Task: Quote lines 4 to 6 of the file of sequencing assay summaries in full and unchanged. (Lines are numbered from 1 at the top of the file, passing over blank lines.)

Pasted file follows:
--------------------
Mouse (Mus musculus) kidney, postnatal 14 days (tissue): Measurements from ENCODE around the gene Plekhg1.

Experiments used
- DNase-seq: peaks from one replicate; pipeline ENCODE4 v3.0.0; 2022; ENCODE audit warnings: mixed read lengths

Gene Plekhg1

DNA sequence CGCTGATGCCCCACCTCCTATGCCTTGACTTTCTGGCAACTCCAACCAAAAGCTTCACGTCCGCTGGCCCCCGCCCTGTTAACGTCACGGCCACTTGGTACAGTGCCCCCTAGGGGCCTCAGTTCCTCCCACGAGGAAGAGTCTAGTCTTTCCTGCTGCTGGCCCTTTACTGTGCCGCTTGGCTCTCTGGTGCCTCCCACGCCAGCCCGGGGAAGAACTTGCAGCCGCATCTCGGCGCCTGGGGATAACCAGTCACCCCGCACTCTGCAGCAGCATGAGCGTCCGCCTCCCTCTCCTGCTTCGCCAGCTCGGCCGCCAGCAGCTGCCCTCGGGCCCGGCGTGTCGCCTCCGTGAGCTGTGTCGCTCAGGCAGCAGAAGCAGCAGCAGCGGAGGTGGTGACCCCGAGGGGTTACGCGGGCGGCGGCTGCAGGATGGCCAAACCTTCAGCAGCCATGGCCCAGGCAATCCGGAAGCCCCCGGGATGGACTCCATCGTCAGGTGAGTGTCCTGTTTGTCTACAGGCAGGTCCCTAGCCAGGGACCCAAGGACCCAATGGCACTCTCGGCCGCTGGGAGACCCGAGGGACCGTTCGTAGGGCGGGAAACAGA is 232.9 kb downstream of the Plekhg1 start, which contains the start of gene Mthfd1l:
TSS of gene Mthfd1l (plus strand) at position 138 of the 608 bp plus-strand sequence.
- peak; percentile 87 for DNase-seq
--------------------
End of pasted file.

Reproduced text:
Gene Plekhg1

DNA sequence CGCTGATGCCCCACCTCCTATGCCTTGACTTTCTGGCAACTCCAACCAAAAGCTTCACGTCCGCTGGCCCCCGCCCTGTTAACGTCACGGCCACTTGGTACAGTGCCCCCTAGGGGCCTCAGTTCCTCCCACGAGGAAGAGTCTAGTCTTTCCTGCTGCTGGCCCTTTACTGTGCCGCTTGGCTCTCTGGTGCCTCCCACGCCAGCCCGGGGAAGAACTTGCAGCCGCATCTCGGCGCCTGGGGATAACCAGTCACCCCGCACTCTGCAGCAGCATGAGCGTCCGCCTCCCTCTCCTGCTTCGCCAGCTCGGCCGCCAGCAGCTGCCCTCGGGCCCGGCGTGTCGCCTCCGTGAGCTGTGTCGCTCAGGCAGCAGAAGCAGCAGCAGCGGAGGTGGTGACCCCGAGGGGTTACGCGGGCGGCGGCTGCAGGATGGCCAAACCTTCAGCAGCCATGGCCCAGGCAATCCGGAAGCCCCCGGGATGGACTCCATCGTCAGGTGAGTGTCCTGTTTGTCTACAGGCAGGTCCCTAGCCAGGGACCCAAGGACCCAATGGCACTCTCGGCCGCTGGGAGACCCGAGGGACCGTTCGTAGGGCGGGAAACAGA is 232.9 kb downstream of the Plekhg1 start, which contains the start of gene Mthfd1l:
TSS of gene Mthfd1l (plus strand) at position 138 of the 608 bp plus-strand sequence.